U.S. Department of Health & Human Services
Initiative ~ Executive Order ~ HHS Role ~ News & Additional Resources
Delivering on the Promise:
December 21, 2001
Dear Mr. President:
As one of your first acts in office this year, you unveiled your New Freedom Initiative to carry out your commitment to tear down remaining barriers to equality for the 54 million Americans with disabilities. You acted upon this commitment with Executive Order 13217: Community-Based Alternatives for Individuals with Disabilities, asking federal agencies to work together to identify and address barriers to community integration. And so, before the year's end, I am submitting to you this status report of our efforts to meet your charge, entitled Delivering on the Promise: Preliminary Report of Federal Agencies' Actions to Eliminate Barriers and Promote Community Integration. [complete report = 154K, DOC = 535K]
Your Executive Order provided federal agencies with an opportunity to respond to and build upon your New Freedom Initiative. During the past year, through comprehensive self evaluations and extensive public input, a number of agencies identified barriers in their policies, programs, regulations, and statutes to community integration and developed priorities and action steps to address these barriers. You initially named the Departments of Justice, Health and Human Services, Education, Labor, Housing and Urban Development, and the Social Security Administration to carry out this vision. Four additional agencies, the Department of Transportation, Veterans Affairs, the Small Business Administration, and the Office of Personnel Management, joined the implementation effort on a voluntary basis. Other agencies, including the Equal Employment Opportunity Commission and the National Council on Disability, share responsibility for activities that your Order addresses and also have offered to help implement it and achieve its goals.
This report sets forth a summary of the actions that federal agencies propose to take in the following key areas: health care structure and financing; housing; personal assistance, direct care services and community workers; caregiver and family support; transportation; employment; education; access to technology; accountability and legal compliance; public awareness, outreach, and partnerships; income supports; gathering, assessment and use of data; and cross-agency collaboration and coordination.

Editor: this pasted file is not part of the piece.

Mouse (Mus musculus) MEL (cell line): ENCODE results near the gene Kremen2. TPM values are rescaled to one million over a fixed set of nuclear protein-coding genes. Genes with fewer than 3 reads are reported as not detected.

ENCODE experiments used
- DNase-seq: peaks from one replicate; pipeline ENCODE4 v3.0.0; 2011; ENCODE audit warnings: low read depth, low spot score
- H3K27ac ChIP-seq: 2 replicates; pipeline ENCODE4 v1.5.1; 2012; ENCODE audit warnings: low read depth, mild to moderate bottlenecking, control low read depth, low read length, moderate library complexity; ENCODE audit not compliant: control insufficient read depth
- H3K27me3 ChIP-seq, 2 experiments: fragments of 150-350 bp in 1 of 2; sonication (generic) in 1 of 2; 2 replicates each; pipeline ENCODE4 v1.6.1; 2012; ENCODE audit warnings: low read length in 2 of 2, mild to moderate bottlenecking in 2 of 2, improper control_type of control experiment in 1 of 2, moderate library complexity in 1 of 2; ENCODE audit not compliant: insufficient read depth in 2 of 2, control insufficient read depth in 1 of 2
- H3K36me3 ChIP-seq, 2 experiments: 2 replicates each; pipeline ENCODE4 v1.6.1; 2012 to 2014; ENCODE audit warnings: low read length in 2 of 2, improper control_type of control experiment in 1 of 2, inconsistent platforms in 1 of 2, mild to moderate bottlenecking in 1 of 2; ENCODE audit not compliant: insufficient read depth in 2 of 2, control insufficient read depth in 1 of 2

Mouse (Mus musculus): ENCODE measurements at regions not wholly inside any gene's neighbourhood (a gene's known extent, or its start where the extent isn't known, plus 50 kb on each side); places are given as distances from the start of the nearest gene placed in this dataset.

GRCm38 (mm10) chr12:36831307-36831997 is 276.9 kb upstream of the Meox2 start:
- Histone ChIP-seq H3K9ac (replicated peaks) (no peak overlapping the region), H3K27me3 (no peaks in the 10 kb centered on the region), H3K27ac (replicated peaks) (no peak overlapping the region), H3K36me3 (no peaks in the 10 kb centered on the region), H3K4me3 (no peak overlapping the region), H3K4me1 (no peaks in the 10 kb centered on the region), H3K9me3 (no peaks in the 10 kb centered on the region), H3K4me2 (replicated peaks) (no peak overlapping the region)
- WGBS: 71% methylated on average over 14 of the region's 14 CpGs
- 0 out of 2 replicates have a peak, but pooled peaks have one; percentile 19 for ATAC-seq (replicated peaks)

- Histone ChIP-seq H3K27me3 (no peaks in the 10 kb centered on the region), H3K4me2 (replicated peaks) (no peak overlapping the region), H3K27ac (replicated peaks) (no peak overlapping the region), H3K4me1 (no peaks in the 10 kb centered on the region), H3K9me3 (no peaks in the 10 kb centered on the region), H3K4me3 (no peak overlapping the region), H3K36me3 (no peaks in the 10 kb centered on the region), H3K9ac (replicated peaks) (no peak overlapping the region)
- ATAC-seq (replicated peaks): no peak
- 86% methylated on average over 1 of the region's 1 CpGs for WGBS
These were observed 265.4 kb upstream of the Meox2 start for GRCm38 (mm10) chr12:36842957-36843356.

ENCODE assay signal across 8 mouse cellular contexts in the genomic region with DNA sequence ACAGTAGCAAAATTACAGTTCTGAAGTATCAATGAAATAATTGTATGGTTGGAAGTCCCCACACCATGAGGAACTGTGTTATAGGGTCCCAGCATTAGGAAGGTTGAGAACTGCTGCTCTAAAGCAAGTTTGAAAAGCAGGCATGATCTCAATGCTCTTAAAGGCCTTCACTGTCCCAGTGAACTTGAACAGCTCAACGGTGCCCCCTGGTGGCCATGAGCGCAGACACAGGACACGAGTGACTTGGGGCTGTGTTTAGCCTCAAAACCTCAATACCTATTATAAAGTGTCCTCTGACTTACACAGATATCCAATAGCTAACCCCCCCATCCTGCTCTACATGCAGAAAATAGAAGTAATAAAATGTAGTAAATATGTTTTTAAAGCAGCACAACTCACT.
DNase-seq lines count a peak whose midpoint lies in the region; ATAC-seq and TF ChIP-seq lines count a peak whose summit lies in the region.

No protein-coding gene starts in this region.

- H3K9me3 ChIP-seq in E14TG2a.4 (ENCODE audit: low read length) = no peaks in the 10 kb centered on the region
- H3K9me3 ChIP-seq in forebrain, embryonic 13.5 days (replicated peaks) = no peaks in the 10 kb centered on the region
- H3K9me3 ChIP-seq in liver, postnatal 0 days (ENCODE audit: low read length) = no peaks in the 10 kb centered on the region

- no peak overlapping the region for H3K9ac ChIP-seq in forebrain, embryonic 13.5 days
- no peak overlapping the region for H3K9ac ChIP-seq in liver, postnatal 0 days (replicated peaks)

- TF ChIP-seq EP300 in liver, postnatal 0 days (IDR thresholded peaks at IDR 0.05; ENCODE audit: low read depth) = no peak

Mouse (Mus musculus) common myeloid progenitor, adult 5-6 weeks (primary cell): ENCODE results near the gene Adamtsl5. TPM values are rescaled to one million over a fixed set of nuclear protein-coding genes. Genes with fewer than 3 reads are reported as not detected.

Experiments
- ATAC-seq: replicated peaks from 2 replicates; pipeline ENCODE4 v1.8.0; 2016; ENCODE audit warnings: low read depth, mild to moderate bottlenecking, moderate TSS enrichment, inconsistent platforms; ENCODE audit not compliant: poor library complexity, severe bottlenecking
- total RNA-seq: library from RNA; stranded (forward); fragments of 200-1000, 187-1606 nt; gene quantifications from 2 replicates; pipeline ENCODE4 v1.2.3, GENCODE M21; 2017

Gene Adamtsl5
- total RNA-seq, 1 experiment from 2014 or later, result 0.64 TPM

The federal response to the tragic events of September 11, 2001, brought a new sensitivity to the meaning and importance of freedom. It also brought a heightened appreciation of coordination and collaboration among federal agencies, and their state and local counterparts and stakeholders and the power of such combined efforts. This report was drafted in this spirt. It is based on two premises. First, through collaboration, more can be achieved. Second, through demonstrations and continued efforts, positive effects can be illustrated and then replicated to give persons with disabilities the freedom to live as independently as possible.
The vision for change embodied in your New Freedom Initiative and Executive Order is a broad one. Individuals with disabilities will have access to health care that recognizes and provides supports and services that promote independence and productivity. Individuals with disabilities will have a place to live in their community among family and friends. Individuals with disabilities will have jobs, accessible transportation, and enhanced, accessible technology. Individuals with disabilities will benefit from education along with peers without disabilities. The priorities and actions outlined in this report will move our Nation in the direction of this vision. They also will strengthen and sustain families and expand opportunities for individuals to participate in the full range of community life.
In the near future, we will present you with the individual reports of the agencies involved in carrying out your Executive Order. Together with this Preliminary Report, they represent the initial steps that we believe are necessary to enhanced community integration. But these are just the first steps. We look forward to continued collaboration with federal, state, and local governments, together with people with disabilities, their families, and service providers, to develop additional recommendations to fulfill our charge and the promise of full community integration for all Americans with disabilities.
Perhaps no one believed more strongly in the rights of all Americans with disabilities than Colleen Fraser. Colleen was a well-respected activist for community living. She served as Executive Director of the Progressive Center for Independent Living in Ewing, New Jersey, which is a nonprofit, consumer-controlled, community-based organization providing services and advocacy by and for people with all types of disabilities. Colleen was a member of the heroic group of passengers on board the highjacked flight in rural Pennsylvania on September 11. Less than one week earlier, on September 5, 2001, Colleen traveled to Washington, D.C., to attend and give testimony at the National Listening Session on the New Freedom Initiative and Executive Order 13217. We deliver this report in tribute to Colleen's work and dedication to guaranteeing the freedom for all Americans to choose community living.
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Last revised: October 16, 2003